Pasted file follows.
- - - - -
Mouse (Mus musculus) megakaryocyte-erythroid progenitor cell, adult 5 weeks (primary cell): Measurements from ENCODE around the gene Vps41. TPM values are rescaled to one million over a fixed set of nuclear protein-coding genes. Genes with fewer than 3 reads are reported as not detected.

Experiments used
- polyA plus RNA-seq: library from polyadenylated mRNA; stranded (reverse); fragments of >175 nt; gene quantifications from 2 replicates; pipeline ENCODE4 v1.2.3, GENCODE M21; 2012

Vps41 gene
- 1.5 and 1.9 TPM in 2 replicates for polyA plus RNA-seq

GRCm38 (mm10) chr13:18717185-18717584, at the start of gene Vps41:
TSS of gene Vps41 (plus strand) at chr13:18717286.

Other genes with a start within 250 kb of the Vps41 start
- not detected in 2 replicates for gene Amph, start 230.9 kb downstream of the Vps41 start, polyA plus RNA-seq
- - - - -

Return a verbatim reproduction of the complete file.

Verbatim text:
Mouse (Mus musculus) megakaryocyte-erythroid progenitor cell, adult 5 weeks (primary cell): Measurements from ENCODE around the gene Vps41. TPM values are rescaled to one million over a fixed set of nuclear protein-coding genes. Genes with fewer than 3 reads are reported as not detected.

Experiments used
- polyA plus RNA-seq: library from polyadenylated mRNA; stranded (reverse); fragments of >175 nt; gene quantifications from 2 replicates; pipeline ENCODE4 v1.2.3, GENCODE M21; 2012

Vps41 gene
- 1.5 and 1.9 TPM in 2 replicates for polyA plus RNA-seq

GRCm38 (mm10) chr13:18717185-18717584, at the start of gene Vps41:
TSS of gene Vps41 (plus strand) at chr13:18717286.

Other genes with a start within 250 kb of the Vps41 start
- not detected in 2 replicates for gene Amph, start 230.9 kb downstream of the Vps41 start, polyA plus RNA-seq